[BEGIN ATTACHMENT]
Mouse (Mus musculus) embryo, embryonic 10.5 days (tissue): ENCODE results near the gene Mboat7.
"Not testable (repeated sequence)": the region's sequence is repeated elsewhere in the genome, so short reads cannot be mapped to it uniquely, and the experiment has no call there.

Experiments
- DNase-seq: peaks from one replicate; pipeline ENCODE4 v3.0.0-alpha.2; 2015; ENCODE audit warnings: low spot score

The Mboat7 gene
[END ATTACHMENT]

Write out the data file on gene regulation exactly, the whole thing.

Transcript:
Mouse (Mus musculus) embryo, embryonic 10.5 days (tissue): ENCODE results near the gene Mboat7.
"Not testable (repeated sequence)": the region's sequence is repeated elsewhere in the genome, so short reads cannot be mapped to it uniquely, and the experiment has no call there.

Experiments
- DNase-seq: peaks from one replicate; pipeline ENCODE4 v3.0.0-alpha.2; 2015; ENCODE audit warnings: low spot score

The Mboat7 gene